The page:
The 'blue house' where Frida grew up has become today's Frida Kahlo Museum. It's located in Coyoacán, a cultural neighborhood in the south of the city. Eisenstein was actually a friend of Frida and her husband Rivera, and visited them in this house before.

Before stepping into the exhibition rooms, I was already overwhelmed by the beauty of the courtyard: the bright blue stucco walls against textured grey stones, surrounded by evergreen tropical plants and primitive sculptures. A video of Frida dressed in traditional costume dancing around the courtyard was being played at one corner. The more I walked around, the more alive Frida appeared to be.

The interior houses her paintings, artifacts, photos and letters. The large and bright studio on the second floor offers perfect views into the courtyard. The dried oil colors were still lying on the table...

Wherever you go, the space is full of art, life, beauty and modesty. It was the first time I was so moved by vernacular architecture instead of a starchitect's works.

Tuesday, September 9, 2008

Paths in Mexico

Our past Mexico trip was unbelievable - We took seven flights and over 20-hr bus rides to get to nine places during the eleven days. Above is a map showing our itinerary inside Mexico (blue line for flight, red line for bus tour; click on the image for a better view).

The places we visited have different characters: from the global city Mexico City to traditional towns like Merida, from beautiful carribean beaches to lush tropical rainforests, and three major maya ruins with different charm...We had to skip places like Puebla and Oaxaca due to time constraint.

Mexicans are very friendly and happy people. Wherever we went, there were locals offering us help even though they don't speak a word of English. I really fell in love with Mexico and hope to return someday.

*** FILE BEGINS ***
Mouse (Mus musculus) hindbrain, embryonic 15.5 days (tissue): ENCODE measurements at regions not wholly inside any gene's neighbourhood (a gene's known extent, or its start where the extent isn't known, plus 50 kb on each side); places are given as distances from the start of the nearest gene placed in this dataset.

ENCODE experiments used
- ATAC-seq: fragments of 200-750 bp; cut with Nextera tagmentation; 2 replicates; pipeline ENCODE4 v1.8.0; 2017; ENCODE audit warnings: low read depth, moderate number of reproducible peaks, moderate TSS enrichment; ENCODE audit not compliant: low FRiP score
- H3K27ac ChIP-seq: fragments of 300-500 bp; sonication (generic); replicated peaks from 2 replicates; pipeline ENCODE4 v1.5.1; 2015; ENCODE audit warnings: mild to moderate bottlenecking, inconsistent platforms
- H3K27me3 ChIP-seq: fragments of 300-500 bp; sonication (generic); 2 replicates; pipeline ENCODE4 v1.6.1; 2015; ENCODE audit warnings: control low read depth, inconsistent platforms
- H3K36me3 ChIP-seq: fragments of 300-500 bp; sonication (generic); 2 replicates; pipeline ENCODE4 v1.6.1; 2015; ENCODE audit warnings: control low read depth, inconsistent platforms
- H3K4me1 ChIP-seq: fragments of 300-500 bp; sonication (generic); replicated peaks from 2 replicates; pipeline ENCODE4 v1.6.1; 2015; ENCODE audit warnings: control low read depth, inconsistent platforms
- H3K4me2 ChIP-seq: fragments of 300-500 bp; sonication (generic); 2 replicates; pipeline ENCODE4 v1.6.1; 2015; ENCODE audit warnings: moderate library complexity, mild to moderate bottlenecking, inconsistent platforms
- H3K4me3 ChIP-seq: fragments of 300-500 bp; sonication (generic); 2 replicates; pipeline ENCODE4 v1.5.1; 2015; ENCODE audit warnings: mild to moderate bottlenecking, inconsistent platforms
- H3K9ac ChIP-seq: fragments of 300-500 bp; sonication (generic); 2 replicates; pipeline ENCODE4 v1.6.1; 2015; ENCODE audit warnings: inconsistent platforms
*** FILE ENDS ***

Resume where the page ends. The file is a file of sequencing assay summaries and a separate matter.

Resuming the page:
Monday, August 25, 2008

Salar de Uyuni

When planning my upcoming Mexico trip, I happened to see these amazing pics of Salar de Uyuni, the world's largest salt flat in southwest Bolivia.

The salt mounds reminds me of Andy Goldsworthy's "ice cone". When covered with shallow water, Salar de Uyuni becomes extremely reflective. The human figure in the middle recalls the atmosphere in Antony Gormley's work Another Place (1997).

Bolivia is already on my travel wish list!

Sunday, August 10, 2008

Coca-Cola "Bird's Nest" Commercial

This is the CUTEST Olympic-themed commercial I've seen recently. Can't help watching it over and over again :)

Thursday, August 7, 2008

China Doll Club Beijing

It's the final countdown for the Beijing Olympic Games. I happened to see these eye-catching images at Coolhunter: a cool night club named China Doll in Beijing, owned by Chinese-american actress Ai Wan and designed by her studio E.P.I.C. Design. The interior is so sexy, mysterious and futuristic. Will check it out next time I go back!

Tuesday, August 5, 2008

Radiohead LED Stage Lighting

Last night's Radiohead concert was truly amazing! After so many years, they still remain the most innovative British rock band. The performance was certainly fantastic, but something else got me even more excited: the cutting-edge LED stage lighting!! Radiohead is the first band ever to tour with only LED lighting. By hanging strips of lights over the stage, seemingly infinite patterns and colors were produced which were constantly transforming like auroras.